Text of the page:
Following the war, the house became a teacher training college, and in 1951 Middlesex County Council compulsorily purchased the whole of the surrounding grounds to preserve as Green Belt. After the estate passed to the Greater London Council in 1965, it was designated as a country park, which opened officially in 1973 and has since been inherited by the London Borough of Enfield. Educational use of the house expanded, and in 1974 it became a campus of Middlesex Polytechnic, which was converted to a university in 1992. So during the 20th century the site has provided not only one of the country’s most beautiful settings for a prison, but one of its most beautiful settings for a university too.

Today, the country park continues in use, for now at least, as a popular and much-loved public amenity, but a question mark hangs over the house and its immediate surroundings. Middlesex University relocated to a big new building at its Hendon campus in 2012, and the next year a private Malaysian university, Allianze University College of Medical Sciences, bought its old site, but went bankrupt only a year later. The site is now in the hands of developer Berkeley, who are shortly expected to make a planning application for conversion to 262 homes.

The developer has promised to restore many of the historic features, get rid of the ugly annexe buildings added in the 1960s and 1970s and open part of the mansion as a museum. In response to concerns raised by the local Friends group and others (and perhaps bearing in mind the situation at Bentley Priory back along the Loop, another country mansion that played a historic wartime role), the plans don’t include gating the residential areas but instead seek to integrate them better into the surrounding country park. So this could be a good outcome for a remarkable site which is currently languishing into dereliction behind fences and hoardings, but time will tell.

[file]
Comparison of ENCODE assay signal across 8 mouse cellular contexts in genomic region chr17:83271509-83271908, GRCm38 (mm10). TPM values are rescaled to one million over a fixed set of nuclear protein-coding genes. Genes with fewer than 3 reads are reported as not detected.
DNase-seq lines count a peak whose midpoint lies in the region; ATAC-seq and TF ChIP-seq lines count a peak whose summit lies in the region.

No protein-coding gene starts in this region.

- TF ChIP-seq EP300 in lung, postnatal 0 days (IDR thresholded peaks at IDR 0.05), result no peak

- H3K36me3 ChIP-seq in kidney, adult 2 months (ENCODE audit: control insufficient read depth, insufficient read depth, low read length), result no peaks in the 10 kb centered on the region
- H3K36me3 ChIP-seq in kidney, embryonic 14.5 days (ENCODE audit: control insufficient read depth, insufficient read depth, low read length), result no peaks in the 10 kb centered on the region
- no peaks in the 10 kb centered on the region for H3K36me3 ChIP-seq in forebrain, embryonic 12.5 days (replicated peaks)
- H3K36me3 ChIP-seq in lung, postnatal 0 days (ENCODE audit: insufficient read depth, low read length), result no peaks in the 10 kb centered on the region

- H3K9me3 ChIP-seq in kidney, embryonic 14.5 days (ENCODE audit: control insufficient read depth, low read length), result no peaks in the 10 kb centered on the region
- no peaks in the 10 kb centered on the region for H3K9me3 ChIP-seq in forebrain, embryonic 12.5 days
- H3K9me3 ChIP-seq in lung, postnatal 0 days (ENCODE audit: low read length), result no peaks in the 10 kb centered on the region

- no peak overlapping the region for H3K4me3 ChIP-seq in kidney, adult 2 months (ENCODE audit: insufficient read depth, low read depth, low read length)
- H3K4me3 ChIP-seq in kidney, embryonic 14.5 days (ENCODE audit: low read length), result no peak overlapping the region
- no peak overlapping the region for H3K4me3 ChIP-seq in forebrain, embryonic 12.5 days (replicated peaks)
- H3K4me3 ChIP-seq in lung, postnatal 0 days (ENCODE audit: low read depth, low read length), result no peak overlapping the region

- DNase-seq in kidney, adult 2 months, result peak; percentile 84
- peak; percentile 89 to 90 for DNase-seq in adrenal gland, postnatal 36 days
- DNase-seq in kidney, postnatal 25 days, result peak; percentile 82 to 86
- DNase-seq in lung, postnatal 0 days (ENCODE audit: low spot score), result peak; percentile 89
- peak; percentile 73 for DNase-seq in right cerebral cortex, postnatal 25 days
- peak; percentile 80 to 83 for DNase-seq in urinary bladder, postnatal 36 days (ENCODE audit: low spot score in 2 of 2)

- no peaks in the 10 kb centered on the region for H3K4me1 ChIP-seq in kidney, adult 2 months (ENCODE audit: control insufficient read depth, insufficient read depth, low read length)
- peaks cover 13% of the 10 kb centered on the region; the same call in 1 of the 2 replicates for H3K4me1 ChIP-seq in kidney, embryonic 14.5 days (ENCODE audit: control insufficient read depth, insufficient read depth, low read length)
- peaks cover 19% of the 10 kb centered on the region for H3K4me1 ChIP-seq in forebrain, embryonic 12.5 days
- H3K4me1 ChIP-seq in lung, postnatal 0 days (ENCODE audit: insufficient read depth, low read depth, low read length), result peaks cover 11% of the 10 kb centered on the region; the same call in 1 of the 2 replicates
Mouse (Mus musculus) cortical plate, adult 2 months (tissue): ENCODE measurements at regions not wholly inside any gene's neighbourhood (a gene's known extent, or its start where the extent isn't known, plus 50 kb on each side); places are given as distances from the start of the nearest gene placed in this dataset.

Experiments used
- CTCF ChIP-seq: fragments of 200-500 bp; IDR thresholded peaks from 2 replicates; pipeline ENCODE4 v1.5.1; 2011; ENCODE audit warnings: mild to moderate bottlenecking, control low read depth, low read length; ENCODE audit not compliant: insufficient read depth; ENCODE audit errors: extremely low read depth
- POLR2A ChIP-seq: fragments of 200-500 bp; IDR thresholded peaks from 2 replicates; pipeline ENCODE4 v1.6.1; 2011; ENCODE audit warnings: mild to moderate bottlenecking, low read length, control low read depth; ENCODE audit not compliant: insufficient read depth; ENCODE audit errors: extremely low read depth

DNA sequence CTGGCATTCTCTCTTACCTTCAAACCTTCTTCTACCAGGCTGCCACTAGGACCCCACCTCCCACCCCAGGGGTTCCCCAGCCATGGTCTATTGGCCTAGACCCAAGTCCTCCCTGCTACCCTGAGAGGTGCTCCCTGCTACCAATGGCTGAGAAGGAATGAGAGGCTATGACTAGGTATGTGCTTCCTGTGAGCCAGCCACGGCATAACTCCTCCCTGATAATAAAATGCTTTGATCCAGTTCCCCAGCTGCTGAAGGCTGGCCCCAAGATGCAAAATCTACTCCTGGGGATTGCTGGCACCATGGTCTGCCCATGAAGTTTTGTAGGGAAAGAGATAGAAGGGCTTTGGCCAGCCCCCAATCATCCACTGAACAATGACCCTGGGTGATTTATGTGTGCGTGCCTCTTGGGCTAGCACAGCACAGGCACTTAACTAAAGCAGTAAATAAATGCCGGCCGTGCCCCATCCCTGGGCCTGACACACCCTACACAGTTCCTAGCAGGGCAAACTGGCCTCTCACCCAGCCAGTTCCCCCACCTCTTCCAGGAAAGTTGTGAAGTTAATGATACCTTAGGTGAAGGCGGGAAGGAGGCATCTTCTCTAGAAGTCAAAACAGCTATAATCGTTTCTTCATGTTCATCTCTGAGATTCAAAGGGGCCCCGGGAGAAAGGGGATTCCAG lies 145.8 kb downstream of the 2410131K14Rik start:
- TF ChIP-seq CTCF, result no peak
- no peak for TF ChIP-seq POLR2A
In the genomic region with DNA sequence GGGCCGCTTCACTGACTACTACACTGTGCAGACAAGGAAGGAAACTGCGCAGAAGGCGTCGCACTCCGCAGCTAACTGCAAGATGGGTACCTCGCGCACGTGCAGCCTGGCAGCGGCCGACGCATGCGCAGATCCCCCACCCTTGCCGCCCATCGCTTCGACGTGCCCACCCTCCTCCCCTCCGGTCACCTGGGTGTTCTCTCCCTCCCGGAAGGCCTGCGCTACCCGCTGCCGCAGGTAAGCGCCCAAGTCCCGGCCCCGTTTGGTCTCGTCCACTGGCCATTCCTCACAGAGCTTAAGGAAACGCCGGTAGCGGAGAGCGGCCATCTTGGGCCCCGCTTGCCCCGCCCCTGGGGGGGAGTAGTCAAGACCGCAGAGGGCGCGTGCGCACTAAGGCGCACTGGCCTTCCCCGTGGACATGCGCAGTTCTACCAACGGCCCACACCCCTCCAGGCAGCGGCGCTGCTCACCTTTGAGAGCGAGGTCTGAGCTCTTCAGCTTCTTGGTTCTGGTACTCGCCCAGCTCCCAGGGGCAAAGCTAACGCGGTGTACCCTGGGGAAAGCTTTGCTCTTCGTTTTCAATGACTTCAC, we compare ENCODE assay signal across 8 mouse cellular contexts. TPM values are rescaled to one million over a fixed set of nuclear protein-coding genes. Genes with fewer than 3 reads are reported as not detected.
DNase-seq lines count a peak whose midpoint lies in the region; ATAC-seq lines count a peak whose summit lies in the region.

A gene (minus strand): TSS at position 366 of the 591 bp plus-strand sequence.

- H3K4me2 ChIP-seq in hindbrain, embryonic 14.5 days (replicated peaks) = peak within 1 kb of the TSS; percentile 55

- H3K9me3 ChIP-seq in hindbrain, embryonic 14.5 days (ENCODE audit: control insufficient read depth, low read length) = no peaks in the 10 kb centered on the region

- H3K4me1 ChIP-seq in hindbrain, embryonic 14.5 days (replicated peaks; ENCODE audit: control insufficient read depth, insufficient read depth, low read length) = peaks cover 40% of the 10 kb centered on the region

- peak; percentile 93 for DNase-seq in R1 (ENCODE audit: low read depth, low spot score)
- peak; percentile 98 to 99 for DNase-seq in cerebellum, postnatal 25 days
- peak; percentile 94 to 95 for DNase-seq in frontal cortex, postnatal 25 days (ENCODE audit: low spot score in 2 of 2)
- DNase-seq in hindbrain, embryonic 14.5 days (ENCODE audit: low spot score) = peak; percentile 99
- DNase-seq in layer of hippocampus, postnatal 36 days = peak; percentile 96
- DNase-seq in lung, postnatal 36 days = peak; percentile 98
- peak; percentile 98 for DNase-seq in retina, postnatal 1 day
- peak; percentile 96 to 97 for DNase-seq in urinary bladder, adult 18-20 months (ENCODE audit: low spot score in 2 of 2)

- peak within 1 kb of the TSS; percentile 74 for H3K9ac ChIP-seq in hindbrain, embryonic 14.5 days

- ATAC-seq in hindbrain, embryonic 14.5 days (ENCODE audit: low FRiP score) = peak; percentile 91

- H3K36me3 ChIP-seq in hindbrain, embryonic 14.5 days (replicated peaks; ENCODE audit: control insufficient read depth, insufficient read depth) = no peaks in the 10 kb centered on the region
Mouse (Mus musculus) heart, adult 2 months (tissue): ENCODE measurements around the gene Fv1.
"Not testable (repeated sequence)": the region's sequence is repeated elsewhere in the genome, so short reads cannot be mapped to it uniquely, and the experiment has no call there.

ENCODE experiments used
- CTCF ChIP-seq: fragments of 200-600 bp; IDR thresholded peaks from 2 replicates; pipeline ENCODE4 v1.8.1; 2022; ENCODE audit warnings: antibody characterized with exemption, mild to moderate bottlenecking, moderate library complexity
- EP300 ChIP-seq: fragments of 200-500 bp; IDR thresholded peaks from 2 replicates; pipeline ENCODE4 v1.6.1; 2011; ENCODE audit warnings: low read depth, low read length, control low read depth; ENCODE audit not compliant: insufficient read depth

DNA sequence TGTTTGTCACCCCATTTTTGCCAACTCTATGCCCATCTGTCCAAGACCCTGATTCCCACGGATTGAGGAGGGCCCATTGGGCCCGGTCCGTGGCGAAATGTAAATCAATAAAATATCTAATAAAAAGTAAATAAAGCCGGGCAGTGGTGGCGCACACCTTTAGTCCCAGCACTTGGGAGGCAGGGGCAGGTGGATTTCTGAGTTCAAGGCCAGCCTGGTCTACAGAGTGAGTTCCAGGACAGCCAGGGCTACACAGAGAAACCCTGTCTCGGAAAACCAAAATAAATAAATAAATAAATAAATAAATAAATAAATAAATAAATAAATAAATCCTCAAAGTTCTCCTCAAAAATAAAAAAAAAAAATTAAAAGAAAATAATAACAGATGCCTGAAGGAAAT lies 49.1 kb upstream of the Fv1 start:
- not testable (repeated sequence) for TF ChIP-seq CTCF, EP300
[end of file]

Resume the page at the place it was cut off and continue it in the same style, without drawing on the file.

There’s much more history to read: I recommend the pamphlet A Concise History of Trent Park by Alan Mitellas, published by the Friends group and downloadable from Enfield council’s website, which I’ve drawn on extensively here.

The Loop enters the park immediately on leaving Cockfosters station, along a green strip beside Trent Park Cemetery. This was opened on former farmland attached to the park in 1960 by Islington council as an out-of-borough facility, and is still managed from Islington today. A path then runs through the woodlands of Church Wood and along the side of meadows dotted with mature trees to reach the main drive. If you decided to miss out Cockfosters, you’ll follow this drive all the way from the main road. One of the routes in Enfield council’s work-in-progress Greenway cycling and walking route network also runs along the drive, taking an alternative route from Cockfosters Station. The entire remaining part of this section is also designated as part of the Greenway network.

At the junction where the main drive bends off towards the house along a grand avenue stands one of the park’s three obelisks, two of which are on the Loop (the third, known as the Emma Crewe Pineapple, is at the opposite end of the main drive). None of them is actually native to Trent Park: all three were moved here by Sassoon in 1934 from Wrest Park in Bedfordshire, home of the Grey family, whose members they commemorate.

This one, a rather dumpy pyramidal structure known as the Duke of Kent obelisk or the Duke’s Pyramid, is dedicated to Henry Grey, who died in 1740: the inscription also refers to the creation of gardens in 1706, but this actually applies to Wrest Park. In the 1970s the GLC proposed to move this and the pineapple back to their original site, but Enfield council successfully argued that, together with the tallest and best-known of the three which we’ll encounter later, they had become an integral and well-known feature of their current home.